11.There could perhaps be an efficiency failure checklist in future. For now, more experienced brewers should be able to help. Usual failures are, inaccurate or non-calibrated hydrometers, inaccurate thermometers, bag doesn't line the pot, bag of wrong material or no stirring of mash. Never seen crush of grain as a problem. All others have been the causes to date. Whoops, there is another common one - incorrect weighing of grain bill by supplier or the brewer.

12. BIABrewer fears that this subject will take a long time to get right so, for now, when you quote an efficiency figure, please follow the guidelines above as best as you can.
All brewers, new and experienced, are encouraged to start new topics in this section provided they have read the above.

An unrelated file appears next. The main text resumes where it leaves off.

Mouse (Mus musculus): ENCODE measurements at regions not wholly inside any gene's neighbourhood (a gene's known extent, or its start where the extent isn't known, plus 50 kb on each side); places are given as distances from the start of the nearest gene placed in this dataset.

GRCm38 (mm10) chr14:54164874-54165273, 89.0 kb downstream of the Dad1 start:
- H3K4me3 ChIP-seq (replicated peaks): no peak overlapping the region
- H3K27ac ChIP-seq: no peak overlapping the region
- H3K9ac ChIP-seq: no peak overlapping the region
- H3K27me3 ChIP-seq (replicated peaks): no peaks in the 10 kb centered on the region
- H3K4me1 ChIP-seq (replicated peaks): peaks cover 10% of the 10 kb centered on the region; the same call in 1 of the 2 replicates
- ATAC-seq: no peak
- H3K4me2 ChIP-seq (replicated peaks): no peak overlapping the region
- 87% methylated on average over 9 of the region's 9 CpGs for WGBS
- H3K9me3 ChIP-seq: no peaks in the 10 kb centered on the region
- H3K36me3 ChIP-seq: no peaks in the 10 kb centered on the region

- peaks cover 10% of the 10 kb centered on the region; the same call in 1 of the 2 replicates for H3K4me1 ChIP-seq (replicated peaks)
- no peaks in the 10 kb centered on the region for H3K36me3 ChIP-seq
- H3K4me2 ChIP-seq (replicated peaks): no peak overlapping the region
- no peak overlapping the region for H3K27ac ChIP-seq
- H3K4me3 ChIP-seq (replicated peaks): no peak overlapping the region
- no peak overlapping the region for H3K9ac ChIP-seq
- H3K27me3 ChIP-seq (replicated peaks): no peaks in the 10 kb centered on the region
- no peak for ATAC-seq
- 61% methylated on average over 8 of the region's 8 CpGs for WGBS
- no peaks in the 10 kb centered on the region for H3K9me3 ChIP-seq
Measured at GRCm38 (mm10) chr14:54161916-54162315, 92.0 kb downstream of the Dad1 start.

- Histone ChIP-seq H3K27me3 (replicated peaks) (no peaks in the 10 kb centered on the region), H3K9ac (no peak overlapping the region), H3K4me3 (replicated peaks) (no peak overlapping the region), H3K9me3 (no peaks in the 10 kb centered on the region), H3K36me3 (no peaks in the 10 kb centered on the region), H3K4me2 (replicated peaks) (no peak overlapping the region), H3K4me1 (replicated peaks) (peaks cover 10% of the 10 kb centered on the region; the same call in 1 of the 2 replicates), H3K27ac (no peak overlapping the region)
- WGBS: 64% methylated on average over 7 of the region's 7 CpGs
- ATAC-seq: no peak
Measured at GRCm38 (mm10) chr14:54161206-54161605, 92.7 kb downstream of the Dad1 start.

Last edited by BIABrewer on 08 Mar 2010, 22:40, edited 17 times in total.


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Post by PistolPatch » 7 years ago

Just thought I'd copy a post I wrote a while ago on another forum regarding BIAB efficiency as there seems to be a lot of incorrect information around. Hope it helps and here you go...
Some Reasons why BIAB is an Efficient Brewing Method BIAB is actually a very efficient brewing method - about 4.5% higher mash efficiency* than batch-sparging done with a double run-off. This is not based on guesses but on personal experience and science...

1. Personal Experience - Using the same kettle (and this is important) I achieved brews about 4%-5% higher than batch-sparging with a double run-off. Same recipes etc and based on several brews.

2. Science - If you want to wade through this article, you will find that Briggs, a well-known brewing authority, concludes, "that thinner mashes perform better and allow for better extraction of the grain."